Apologies to people keen on reviving extinct dinosaurs, but researchers have never recovered dinosaur DNA, which is necessary for cloning. But, intriguingly, they have found fragments of mystery DNA in dinosaur bone, experts told Live Science.
It's unknown whether this DNA is dinosaurian, or whether it belongs to other life-forms, such as microbes; nondinosaurian animals, such as earthworms; or even paleontologists who have worked with these fossils.
"I've found DNA in dinosaur bone," said Mary Schweitzer, a molecular paleontologist at North Carolina State University. "But we did not sequence it — we couldn't recover it, [and] we couldn't characterize it. Whoever it belongs to is a mystery."
It's no surprise that dinosaur remains contain DNA, she said. Bone is partly made up of a mineral called hydroxyapatite, which has a strong affinity for certain biomolecules, including DNA. In fact, researchers often use hydroxyapatite to purify and concentrate DNA in the lab, Schweitzer said.
"That's one of the reasons that I don't work with DNA myself," Schweitzer told Live Science. "It is too prone to contamination and really difficult to interpret."
Instead, Schweitzer analyzes dinosaur fossils for soft tissue, such as the blood vessels that she and her colleagues found in an 80-million-year-old duck-billed dinosaur. But she has still pondered the steps needed to clone an extinct dinosaur. Here is the science it would take to create an actual "Jurassic Park" dinosaur, according to molecular experts.
How long can DNA survive?
Scientists need DNA to clone dinosaurs, but an organism's DNA starts decaying the moment after that organism dies.
That's because enzymes (from soil microbes, body cells and gut cells) degrade DNA. So does UV radiation. What's more, oxygen and water can chemically alter DNA, causing the strands to break, said Beth Shapiro, an associate professor in the Department of Ecology and Evolutionary Biology at the University of California, Santa Cruz.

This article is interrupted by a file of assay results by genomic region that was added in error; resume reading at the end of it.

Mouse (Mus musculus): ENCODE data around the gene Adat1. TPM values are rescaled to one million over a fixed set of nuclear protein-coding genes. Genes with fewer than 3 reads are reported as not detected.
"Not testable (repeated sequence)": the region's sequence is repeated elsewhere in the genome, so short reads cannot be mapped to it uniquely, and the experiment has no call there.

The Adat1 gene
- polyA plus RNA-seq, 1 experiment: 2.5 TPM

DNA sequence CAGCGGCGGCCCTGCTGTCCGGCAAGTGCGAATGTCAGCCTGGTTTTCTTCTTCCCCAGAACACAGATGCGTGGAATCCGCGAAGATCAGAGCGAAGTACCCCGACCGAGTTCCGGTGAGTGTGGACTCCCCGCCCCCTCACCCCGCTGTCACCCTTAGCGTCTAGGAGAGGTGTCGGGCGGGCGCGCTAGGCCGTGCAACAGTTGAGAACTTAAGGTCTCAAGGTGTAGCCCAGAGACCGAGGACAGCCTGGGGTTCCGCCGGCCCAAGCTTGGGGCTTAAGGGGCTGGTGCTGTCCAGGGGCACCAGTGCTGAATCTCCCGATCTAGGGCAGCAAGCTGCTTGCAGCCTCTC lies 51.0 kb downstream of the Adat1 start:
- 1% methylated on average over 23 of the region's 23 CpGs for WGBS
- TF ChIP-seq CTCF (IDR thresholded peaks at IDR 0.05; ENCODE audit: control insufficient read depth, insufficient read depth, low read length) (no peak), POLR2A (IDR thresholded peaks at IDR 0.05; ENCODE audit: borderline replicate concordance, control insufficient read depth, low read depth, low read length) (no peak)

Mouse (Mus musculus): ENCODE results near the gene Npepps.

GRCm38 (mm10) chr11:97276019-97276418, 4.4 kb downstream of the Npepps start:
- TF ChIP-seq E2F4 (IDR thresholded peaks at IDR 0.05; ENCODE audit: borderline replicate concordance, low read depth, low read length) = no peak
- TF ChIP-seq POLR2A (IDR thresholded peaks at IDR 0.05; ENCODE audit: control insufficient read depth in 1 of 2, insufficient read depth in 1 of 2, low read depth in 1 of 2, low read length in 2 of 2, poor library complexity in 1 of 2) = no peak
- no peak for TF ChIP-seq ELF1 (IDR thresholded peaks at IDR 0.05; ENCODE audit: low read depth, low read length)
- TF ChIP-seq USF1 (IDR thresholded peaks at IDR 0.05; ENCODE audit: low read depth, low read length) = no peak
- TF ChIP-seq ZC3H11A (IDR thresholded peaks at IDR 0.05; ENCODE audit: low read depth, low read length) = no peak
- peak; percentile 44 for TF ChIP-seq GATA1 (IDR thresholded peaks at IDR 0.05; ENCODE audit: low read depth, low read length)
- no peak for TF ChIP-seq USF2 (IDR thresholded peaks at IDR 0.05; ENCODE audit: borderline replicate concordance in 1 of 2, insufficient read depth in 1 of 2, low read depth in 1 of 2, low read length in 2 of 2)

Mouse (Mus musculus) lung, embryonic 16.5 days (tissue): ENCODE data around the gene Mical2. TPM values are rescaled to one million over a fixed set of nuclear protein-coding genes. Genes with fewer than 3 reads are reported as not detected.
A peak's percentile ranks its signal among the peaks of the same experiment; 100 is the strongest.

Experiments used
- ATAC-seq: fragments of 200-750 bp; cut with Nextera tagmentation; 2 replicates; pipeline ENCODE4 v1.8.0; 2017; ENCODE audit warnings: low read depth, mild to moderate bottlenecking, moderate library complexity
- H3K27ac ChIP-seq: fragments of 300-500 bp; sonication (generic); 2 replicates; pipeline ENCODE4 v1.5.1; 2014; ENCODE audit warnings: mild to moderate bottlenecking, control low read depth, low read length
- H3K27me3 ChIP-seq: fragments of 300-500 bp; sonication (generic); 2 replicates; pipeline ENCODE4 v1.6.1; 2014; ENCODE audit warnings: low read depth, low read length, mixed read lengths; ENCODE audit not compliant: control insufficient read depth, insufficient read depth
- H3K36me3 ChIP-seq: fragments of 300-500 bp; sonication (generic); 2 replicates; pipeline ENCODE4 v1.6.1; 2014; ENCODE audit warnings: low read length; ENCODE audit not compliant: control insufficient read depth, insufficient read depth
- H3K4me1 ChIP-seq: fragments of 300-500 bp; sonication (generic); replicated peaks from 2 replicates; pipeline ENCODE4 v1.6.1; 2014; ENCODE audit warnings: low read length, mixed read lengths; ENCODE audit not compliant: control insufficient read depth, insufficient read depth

"All of these things will break down the DNA into smaller and more degraded pieces, until eventually, there is nothing left," Shapiro told Live Science.
The oldest recovered and authenticated DNA from bone belongs to a 700,000-year-old horse from the frozen Klondike gold fields in Yukon, Canada, said Shapiro, who co-wrote a 2013 study on it in the journal Nature.
Still, it's unclear just how long DNA can survive.
Scientists have proposed that DNA can survive as long as a million years, but definitely not more than 5 million or 6 million years, Schweitzer said. That's woefully short of 65 million years ago, when the asteroid slammed into Earth and killed the nonavian dinosaurs.
However, more experiments are needed to determine how long, and in what conditions, DNA can survive, Schweitzer said.
Moreover, don't expect a "Jurassic Park" twist to work. In the 1993 blockbuster, scientists find dinosaur DNA in an ancient mosquito caught in amber. But amber, it turns out, does not preserve DNA well. Researchers tried to extract DNA from two stingless bees preserved in copal, a precursor of amber, in a 2013 study published in the journal PLOS ONE.
The researchers couldn't find any "convincing evidence for the preservation of ancient DNA" in either of the two copal samples they studied, and they concluded that "DNA is not preserved in this type of material," they wrote in the study.
They added, "Our results raise further doubts about claims of DNA extraction from fossil insects in amber, many millions of years older than copal."
If researchers choose to study the DNA lurking in dinosaur bone, it will be difficult to say whether it was dinosaurian in nature, the experts said.
"The DNA fragments that were recovered from that horse bone were short (on average 40-ish letters long) and showed characteristic signs of postmortem damage," Shapiro told Live Science in an email. "But they could be mapped to the genome of a modern horse, and so we know that they were of horse origin."